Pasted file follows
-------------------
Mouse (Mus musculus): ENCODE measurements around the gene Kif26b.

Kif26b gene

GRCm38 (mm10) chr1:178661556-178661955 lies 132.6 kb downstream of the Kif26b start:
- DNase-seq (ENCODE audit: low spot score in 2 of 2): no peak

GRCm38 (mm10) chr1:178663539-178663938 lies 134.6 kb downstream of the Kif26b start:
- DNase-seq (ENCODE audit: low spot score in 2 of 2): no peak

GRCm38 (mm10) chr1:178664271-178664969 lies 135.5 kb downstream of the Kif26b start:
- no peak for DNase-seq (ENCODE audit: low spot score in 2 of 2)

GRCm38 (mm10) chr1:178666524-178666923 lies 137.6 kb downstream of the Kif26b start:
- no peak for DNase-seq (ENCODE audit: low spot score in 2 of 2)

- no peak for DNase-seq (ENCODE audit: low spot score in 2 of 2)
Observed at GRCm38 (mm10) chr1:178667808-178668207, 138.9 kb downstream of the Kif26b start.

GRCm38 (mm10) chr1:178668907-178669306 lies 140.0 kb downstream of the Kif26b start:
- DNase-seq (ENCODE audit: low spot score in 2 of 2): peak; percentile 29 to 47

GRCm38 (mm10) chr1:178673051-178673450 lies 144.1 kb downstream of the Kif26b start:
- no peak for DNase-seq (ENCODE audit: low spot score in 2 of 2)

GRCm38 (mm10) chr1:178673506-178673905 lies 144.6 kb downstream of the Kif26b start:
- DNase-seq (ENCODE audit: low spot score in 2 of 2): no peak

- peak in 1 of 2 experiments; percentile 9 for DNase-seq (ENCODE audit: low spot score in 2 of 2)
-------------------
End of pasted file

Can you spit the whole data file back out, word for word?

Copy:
Mouse (Mus musculus): ENCODE measurements around the gene Kif26b.

Kif26b gene

GRCm38 (mm10) chr1:178661556-178661955 lies 132.6 kb downstream of the Kif26b start:
- DNase-seq (ENCODE audit: low spot score in 2 of 2): no peak

GRCm38 (mm10) chr1:178663539-178663938 lies 134.6 kb downstream of the Kif26b start:
- DNase-seq (ENCODE audit: low spot score in 2 of 2): no peak

GRCm38 (mm10) chr1:178664271-178664969 lies 135.5 kb downstream of the Kif26b start:
- no peak for DNase-seq (ENCODE audit: low spot score in 2 of 2)

GRCm38 (mm10) chr1:178666524-178666923 lies 137.6 kb downstream of the Kif26b start:
- no peak for DNase-seq (ENCODE audit: low spot score in 2 of 2)

- no peak for DNase-seq (ENCODE audit: low spot score in 2 of 2)
Observed at GRCm38 (mm10) chr1:178667808-178668207, 138.9 kb downstream of the Kif26b start.

GRCm38 (mm10) chr1:178668907-178669306 lies 140.0 kb downstream of the Kif26b start:
- DNase-seq (ENCODE audit: low spot score in 2 of 2): peak; percentile 29 to 47

GRCm38 (mm10) chr1:178673051-178673450 lies 144.1 kb downstream of the Kif26b start:
- no peak for DNase-seq (ENCODE audit: low spot score in 2 of 2)

GRCm38 (mm10) chr1:178673506-178673905 lies 144.6 kb downstream of the Kif26b start:
- DNase-seq (ENCODE audit: low spot score in 2 of 2): no peak

- peak in 1 of 2 experiments; percentile 9 for DNase-seq (ENCODE audit: low spot score in 2 of 2)